Trophy Hunting History
Trophy Hunting History
In the 1800s southern and central European hunters often pursued game only for a trophy, usually the head or pelt of an animal, to be displayed as a sign of prowess.
The rest of the animal was often wasted.
In contrast, in relatively scarcely populated northern Europe, hunting has remained the tradition of the common people, and still serves a purpose as a means of acquiring meat, although the standard of living does not require it.
Eating game is generally considered a healthier and more ethical alternative to the exploitation of farmed animals. In the Nordic countries, hunting for trophies was, and still is, frowned upon, but an impressive trophy is considered a bonus.
This is perhaps the most common practice of modern hunters worldwide.
Trophy hunting is the most controversial aspect of hunting for opponents of hunting, who argue that modern economics or vegetarianism should eliminate the need for most killing of animals, if not animal domestication entirely.
They see such killing as an issue of morality, citing British fox hunting as an especially inhumane "blood sport."
Hunting in North America in the 1800s was done primarily as a way to supplement food supplies. The safari method of hunting was a development of sport hunting that saw elaborate travel in Africa, India and other places in pursuit of trophies.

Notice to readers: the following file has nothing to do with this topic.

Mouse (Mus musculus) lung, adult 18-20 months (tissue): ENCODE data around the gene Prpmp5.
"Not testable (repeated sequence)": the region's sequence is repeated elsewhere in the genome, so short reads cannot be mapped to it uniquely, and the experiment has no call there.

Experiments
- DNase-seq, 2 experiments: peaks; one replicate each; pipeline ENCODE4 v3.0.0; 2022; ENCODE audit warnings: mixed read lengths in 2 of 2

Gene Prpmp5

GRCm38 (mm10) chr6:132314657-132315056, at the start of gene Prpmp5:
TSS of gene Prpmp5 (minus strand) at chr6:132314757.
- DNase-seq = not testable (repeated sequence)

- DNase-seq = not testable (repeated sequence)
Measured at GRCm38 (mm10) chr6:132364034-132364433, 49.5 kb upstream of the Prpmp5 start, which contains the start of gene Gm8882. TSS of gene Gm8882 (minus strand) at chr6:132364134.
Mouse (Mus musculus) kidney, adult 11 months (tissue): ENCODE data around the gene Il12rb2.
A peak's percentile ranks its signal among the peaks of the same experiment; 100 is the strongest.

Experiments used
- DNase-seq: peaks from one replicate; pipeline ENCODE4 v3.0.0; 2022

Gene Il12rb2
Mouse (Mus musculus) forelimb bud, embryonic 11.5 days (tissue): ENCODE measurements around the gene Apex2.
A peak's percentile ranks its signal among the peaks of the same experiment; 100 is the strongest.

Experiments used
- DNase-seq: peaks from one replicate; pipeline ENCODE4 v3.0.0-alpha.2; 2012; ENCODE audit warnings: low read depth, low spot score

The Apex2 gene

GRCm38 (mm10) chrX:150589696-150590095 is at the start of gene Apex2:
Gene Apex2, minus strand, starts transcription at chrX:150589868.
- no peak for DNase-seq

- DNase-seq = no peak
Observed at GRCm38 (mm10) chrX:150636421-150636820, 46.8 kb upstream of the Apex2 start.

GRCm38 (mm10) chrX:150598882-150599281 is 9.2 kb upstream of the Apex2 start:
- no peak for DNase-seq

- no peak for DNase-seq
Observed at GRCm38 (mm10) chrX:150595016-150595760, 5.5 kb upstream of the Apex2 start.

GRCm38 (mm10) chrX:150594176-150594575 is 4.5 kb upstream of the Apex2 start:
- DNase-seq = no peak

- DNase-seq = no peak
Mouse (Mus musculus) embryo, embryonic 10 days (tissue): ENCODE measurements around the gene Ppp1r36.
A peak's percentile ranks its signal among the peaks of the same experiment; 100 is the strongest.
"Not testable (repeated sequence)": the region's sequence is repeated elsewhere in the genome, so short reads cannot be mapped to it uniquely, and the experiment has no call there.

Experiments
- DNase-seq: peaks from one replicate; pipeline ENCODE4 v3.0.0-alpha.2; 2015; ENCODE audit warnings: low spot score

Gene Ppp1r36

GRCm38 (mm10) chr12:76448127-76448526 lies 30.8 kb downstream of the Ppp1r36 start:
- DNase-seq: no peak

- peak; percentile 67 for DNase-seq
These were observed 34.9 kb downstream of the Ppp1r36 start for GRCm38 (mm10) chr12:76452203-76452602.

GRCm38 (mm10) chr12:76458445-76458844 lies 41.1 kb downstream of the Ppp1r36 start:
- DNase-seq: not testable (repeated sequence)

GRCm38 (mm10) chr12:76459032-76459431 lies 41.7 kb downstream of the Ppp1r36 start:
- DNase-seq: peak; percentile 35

In modern times, trophy hunting persists, but is frowned upon by some when it involves rare or endangered species of animal. Other people also object to trophy hunting in general because it is seen as a senseless act of killing another living thing for recreation, rather than food.
Advocates of trophy hunting disagree. They note that modern regulations explicitly address issues of unnecessary harassment and that the vast majority of the edible portions of the animal are consumed by the hunters themselves or given to local inhabitants.
This along with fees paid to hunt contribute to the local economy and provide value to animals that would otherwise be seen as competition for grazing, livestock, and crops.
(Picture below: Blesbok antelope in the Kalahari of Namibia, Africa)
Hunting can be an important tool for wildlife management. Hunting gives resource managers a valuable tool to control populations of some species that might otherwise exceed the carrying capacity of their habitat and threaten the well-being of other wildlife species, and in some instances, that of human health and safety.
Hunting reduces the annual crop of new animals and birds to allow the remaining animals sufficient feed and shelter to survive.
Some environmentalists assert that introducing appropriate predator animals would achieve the same benefit with more efficiency and less environmental impact, but some livestock owners disagree, seeing human killing as more explicitly selective.
(Picture above: Gemsbok antelope on Uitspan Ranch, Namibia)